The original Lazer Genesis was a well-loved helmet for many years. Even in its prime, it wasn’t the most ventilated nor the lightest, but it often proved to be dreamily comfortable for its owners. Lazer’s Rollsys system – with its wire-based retention system wrapping the full circumference of the head – was the stand-out feature, and many who struggled to find a comfortable fitting helmet (myself included), found bliss in the Genesis.
That helmet was eventually superseded by the Z1, effectively a lighter and sleeker version of the Genesis, but even that model is looking tired after five years on the market. Enter the return of the Genesis (named the G1 in the USA and Canada), a helmet that retains Lazer’s classic styling but with greatly reduced weight and more generous internal channelling. The Rollsys retention system remains, and Lazer will offer its new top-tier racing lid in either MIPS or non-MIPS versions.
Improved in three ways
The new Genesis improves on the Z1 in three clear areas.
Firstly, weight has been shaved from the retention system and shell, with the non-MIPS version tipping the scales from 189g (small, CE model) – approximately 25g lighter than a Z1.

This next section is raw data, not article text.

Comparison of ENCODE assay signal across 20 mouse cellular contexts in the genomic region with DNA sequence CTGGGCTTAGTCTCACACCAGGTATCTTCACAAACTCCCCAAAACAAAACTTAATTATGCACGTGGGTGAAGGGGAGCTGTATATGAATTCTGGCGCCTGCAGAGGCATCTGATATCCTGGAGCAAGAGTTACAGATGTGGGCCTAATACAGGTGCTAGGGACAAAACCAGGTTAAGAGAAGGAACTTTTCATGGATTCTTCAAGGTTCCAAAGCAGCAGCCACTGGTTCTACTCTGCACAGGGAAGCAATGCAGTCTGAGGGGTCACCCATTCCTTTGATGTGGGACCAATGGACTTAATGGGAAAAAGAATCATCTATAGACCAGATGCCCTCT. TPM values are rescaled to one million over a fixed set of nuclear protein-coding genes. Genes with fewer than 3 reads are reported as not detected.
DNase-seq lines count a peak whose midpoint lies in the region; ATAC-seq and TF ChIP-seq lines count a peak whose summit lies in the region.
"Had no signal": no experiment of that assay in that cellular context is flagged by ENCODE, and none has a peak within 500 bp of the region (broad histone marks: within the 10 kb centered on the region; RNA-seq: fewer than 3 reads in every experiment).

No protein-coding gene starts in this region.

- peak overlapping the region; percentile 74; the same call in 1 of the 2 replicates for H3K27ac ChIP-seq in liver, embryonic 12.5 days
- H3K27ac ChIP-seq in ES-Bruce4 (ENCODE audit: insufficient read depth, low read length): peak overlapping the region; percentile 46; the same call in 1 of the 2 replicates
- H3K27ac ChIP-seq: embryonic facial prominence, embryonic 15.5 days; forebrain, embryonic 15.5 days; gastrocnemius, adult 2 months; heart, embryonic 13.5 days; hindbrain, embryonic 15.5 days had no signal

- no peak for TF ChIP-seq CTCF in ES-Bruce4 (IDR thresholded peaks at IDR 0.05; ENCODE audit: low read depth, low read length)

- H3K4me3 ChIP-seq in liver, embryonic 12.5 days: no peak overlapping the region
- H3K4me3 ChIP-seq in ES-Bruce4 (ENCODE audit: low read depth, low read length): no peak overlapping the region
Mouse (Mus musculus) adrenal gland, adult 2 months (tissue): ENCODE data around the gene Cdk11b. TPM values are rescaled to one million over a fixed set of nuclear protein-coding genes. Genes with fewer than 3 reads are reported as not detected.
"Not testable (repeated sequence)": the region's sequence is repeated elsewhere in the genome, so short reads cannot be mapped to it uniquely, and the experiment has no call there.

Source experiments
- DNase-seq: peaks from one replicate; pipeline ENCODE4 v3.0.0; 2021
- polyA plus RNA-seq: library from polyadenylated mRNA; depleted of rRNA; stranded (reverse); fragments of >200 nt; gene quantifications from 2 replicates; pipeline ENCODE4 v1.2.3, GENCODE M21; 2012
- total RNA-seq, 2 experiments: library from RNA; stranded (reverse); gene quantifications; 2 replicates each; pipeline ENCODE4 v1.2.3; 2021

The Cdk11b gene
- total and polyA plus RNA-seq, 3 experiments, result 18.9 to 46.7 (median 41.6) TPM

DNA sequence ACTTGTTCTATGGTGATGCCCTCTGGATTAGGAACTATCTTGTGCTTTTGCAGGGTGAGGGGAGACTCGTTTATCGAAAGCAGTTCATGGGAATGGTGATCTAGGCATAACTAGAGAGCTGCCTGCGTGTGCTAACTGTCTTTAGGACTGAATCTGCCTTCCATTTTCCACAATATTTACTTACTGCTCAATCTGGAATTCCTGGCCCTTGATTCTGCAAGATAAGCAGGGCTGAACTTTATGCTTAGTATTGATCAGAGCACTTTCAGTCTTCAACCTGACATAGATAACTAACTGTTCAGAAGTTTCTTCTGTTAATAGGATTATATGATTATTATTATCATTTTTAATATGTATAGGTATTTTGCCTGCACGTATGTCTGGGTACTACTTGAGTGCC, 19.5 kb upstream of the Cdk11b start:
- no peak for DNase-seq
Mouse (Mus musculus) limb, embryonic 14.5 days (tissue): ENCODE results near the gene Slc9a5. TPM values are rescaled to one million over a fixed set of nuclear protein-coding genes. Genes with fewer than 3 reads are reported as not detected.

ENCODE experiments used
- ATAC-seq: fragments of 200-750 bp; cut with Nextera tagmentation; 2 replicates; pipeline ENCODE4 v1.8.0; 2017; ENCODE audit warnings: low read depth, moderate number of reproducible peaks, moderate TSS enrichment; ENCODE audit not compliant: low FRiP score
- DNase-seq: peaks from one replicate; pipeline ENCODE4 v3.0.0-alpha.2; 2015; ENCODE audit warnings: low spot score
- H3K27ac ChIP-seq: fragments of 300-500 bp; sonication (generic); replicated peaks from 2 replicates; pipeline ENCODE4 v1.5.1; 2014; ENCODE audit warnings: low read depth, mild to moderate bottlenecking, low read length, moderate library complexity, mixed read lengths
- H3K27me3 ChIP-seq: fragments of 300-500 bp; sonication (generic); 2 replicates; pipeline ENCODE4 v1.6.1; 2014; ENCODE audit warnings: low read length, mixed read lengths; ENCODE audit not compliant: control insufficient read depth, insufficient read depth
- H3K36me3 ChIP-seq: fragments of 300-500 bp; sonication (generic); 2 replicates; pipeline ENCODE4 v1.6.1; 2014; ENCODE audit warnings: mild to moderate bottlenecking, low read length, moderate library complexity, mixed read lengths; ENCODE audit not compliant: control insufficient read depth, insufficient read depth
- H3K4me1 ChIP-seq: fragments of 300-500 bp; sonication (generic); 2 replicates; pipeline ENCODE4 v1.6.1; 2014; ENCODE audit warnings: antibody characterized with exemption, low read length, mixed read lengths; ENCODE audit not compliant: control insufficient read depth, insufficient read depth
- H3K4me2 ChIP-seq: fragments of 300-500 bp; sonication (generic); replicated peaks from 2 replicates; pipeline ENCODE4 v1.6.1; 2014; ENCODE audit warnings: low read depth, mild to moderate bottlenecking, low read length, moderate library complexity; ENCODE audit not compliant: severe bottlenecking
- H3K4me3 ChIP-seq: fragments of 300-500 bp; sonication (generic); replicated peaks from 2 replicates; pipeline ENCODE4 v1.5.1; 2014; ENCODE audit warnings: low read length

The ventilation is said to be greatly improved, too. And if a bare head is 100% efficient at pulling air over it when moving, the new Genesis is said to be 108% efficient. Lazer is far from the first to claim its helmet is better ventilated than a bare head, but such a feat is the first for the Belgium company.
Finally, Lazer focussed on the design of the helmet, namely seeking a narrower profile that offered improved aerodynamics and a better look. And having tried on a sample at Eurobike, it indeed provides a very compact outer form while retaining the familiar Lazer fit. However, the Bullet 2.0 is still Lazer’s answer to an aero road helmet, and the company made no specific claims about the aerodynamics of the Genesis.
Like the Z1, the new Genesis will be offered with Lazer’s patented plastic Aeroshell that covers many of the 22 vents in order to block the wind. That shell may offer aerodynamic benefit, but really, it’s more useful for keeping the winter chill out. The helmet will include both lightweight and thicker comfort pads.
Somewhat uncommonly, the new Genesis will be available in CE-, CPSC- and AUS-approved models from the get-go. Both MIPS and non-MIPS versions will be offered in the three sizes, however, the MIPS-version will use a traditional yellow slip-plane liner that adds approximately 25g and reduces ventilation. Sadly there’s nothing more integrated on offer here.
The new Genesis will be in stores from November, priced at US$219 / €220 (not available in Australia) for the non-MIPS version, and US$240 / €240 / AU$349 for the MIPS version. We’ll be getting our hands on a test sample soon, so stay tuned for a full review.
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